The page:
1. Thank you for this post! It is interesting to read about different learners and their journeys. 🙂 What struck me while reading your post was that universities and schools are more inclusive through flexible learning. And considering that distance work is also increasing in many sectors it is important that students learn to self-regulate their learning otherwise they will hardly be ready for working unsupervised.

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  2. Hi Annica! It was interesting to read about your experiences as an adult student- I could easily identify even myself with your description of multiple roles of and experiences as an adult student- even though by now it is a while ago I did it;) When it comes to who is non-traditional or traditional student I think, and in my experience, that it is something which is changing rapidly. As a matter of fact most of our students who are taking their masters degree are already working full time and often have families of their own. This of course is something to take in to consideration when planning the curricula and courses, since it is no longer any ideal option to have too much mandatory “class room teaching”. And it is here this course and more experience and knowledge of web- based teaching and learning comes useful!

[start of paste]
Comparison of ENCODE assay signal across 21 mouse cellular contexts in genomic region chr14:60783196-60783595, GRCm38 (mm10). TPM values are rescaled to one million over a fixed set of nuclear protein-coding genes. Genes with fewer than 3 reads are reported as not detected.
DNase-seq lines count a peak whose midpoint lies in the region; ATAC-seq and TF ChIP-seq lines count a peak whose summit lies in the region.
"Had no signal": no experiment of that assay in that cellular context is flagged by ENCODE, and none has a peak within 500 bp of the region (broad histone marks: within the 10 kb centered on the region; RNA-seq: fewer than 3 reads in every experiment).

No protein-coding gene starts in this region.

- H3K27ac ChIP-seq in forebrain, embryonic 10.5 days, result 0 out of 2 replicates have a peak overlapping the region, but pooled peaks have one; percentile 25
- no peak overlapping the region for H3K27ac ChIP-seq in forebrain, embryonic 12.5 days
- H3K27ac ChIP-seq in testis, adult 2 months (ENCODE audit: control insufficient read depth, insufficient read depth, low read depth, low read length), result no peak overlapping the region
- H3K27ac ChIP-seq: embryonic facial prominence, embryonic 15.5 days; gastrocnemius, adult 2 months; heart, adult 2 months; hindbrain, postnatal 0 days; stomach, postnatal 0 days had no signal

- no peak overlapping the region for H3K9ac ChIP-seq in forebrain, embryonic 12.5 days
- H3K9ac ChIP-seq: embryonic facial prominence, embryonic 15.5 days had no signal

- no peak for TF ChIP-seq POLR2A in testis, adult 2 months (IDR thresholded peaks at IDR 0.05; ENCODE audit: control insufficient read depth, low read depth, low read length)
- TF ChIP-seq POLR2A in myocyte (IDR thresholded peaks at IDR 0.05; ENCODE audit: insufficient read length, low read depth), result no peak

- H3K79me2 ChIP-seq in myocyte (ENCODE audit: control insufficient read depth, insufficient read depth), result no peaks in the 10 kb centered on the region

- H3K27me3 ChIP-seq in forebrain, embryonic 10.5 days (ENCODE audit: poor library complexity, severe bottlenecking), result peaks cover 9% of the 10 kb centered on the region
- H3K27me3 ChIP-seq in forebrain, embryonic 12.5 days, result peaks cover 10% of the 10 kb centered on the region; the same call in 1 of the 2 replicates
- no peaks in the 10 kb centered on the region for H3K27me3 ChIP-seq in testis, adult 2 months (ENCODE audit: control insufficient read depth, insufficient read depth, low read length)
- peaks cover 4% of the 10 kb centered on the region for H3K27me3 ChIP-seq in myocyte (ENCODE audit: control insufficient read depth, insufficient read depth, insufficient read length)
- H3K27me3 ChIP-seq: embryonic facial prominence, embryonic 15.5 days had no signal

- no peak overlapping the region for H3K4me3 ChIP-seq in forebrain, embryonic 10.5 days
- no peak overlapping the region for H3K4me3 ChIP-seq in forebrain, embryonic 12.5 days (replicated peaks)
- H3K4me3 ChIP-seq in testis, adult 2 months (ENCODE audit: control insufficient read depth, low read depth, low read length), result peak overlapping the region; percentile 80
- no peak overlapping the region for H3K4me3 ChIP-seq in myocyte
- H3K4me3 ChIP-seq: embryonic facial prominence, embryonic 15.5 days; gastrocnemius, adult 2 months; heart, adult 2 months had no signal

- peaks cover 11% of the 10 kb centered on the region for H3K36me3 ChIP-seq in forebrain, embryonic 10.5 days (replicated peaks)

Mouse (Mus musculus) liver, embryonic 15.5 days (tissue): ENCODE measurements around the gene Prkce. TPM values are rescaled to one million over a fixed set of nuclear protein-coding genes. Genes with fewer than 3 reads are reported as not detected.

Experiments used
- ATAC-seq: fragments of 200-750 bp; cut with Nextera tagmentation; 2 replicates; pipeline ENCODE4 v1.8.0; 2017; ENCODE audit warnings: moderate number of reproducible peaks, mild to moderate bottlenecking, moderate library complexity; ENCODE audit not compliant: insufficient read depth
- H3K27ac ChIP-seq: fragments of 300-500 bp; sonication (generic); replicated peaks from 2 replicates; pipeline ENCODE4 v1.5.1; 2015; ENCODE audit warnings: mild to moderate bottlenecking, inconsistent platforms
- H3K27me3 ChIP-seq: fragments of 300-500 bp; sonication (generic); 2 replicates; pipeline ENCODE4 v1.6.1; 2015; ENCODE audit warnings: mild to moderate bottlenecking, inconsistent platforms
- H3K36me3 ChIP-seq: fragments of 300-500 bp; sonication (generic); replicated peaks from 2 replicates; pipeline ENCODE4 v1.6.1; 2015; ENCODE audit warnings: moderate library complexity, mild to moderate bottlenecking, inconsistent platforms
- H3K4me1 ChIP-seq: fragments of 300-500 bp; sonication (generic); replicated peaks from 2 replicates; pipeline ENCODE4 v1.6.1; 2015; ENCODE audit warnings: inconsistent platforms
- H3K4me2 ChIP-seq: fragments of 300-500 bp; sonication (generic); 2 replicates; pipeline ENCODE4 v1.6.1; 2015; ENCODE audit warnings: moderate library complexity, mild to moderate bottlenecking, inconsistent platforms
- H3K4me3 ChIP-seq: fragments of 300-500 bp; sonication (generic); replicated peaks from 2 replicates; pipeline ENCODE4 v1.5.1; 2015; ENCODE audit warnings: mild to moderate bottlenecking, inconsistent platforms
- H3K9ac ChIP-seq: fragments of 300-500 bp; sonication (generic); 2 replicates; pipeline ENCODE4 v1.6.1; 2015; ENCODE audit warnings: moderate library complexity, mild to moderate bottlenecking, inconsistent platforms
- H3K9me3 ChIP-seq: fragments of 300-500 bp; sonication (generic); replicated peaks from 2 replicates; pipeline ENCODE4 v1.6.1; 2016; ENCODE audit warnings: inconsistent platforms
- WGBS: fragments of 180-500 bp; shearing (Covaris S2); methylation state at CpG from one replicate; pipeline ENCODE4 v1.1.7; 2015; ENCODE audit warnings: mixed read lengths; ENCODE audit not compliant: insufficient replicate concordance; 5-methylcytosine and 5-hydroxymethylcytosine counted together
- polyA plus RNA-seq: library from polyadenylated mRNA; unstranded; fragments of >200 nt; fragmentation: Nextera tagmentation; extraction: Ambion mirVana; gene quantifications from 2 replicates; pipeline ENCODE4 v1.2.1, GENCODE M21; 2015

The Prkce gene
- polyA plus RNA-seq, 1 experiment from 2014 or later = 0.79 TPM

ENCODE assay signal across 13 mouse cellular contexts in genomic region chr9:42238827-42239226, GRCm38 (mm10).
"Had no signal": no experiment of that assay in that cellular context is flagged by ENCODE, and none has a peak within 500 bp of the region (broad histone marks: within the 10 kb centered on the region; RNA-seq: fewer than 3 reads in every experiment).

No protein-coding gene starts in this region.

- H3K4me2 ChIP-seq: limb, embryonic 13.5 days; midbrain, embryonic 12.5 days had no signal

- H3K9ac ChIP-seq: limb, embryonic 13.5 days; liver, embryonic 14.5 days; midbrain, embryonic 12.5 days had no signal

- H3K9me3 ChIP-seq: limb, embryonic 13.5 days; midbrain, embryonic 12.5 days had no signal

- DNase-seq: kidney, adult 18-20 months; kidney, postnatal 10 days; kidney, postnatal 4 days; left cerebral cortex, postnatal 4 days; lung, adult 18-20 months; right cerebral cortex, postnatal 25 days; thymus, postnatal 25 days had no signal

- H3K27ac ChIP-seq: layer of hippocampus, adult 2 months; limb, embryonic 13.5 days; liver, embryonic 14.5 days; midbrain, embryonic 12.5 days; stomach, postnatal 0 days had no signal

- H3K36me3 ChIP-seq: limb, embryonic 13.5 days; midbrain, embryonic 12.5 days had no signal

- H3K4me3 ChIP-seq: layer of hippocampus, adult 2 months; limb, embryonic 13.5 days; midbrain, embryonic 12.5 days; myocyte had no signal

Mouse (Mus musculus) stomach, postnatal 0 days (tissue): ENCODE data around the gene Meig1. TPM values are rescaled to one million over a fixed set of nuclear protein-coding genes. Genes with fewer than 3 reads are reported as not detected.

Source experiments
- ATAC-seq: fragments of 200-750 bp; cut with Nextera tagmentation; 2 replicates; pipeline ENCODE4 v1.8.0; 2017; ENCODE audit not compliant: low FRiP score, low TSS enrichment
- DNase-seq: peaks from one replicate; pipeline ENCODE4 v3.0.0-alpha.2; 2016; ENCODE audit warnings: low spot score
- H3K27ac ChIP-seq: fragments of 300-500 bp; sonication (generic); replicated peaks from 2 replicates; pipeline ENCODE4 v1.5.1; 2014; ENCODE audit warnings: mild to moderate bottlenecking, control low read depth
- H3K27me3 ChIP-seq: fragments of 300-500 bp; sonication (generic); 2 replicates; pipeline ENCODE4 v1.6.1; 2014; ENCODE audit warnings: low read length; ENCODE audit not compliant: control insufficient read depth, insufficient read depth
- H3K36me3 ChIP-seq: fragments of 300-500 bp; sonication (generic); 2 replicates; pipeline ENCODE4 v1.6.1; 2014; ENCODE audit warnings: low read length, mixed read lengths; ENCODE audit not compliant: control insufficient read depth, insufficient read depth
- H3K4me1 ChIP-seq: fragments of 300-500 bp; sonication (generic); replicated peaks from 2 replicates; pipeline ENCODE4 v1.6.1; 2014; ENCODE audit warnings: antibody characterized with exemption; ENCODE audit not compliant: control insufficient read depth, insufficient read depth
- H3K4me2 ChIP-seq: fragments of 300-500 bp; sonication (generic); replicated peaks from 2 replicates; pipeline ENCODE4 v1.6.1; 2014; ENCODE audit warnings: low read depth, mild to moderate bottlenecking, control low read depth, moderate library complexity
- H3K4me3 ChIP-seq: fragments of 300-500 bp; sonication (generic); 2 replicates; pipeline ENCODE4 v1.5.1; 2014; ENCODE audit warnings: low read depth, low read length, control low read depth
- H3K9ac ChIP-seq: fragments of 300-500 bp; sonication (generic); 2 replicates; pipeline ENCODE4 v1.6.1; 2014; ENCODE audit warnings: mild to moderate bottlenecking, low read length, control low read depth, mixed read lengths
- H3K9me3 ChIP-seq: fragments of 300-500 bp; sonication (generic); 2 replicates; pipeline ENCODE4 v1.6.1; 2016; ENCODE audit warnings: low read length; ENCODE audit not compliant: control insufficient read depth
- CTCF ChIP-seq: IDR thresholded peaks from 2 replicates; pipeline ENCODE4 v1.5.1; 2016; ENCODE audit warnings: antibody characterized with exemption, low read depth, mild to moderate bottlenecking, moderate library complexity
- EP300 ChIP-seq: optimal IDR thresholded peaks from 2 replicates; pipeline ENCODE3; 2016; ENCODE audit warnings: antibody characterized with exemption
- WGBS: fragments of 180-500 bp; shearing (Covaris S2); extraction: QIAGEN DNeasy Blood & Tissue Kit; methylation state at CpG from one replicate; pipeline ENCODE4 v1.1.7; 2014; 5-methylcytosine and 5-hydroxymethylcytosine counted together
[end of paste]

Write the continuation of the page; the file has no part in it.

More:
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    1. Hi and thank you for your comment. Everything is changing – all the time – that why we need to be flexible 😉 We have the same “problem” at my University with master degrees. At first my institution thought that the problem was the master students… but now I think they are starting to realize that maybe the problem is the flexibility and course design.

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  3. Thank you for your post; I love the image you have chosen – gorgeous! It is definitely a two edged sword. Flexibility definitely requires intrinsic motivation and an ability to be a self-directed learner. As a former primary school teacher, I have to ask do we prepare kids for this flexibility in our schools? At the moment I would have to say we don’t. School seems to be still very rigid, traditional, industrial model based. The kids have little choice in many cases of what they learn or how. Then they enter University and have all of this freedom and flexibility and don’t always cope. I know it has always been this way to a certain extent (at least in my Australian experience) but now with the choice of viewing lectures online, accessing resources via the internet etc, there is even less structure in University. This (I think) is great, but I don’t think schools are aligning to prepare students for this.

    I think it all needs an overhaul to reflect the way that technology has changed society; but when or if that happens is yet to be seen!! Thanks again for a great, thought provoking post!

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  4. Hi Annica! Thank you for a nice blogpost. Totally agree that flexible learning is much more than pace, place and mode. Still try to define this concept for myself, but not successfully yet ). I liked the comparison with a two-edged sword. Indeed, self-control and self-discipline are the necessary prerequisites for learning flexibly.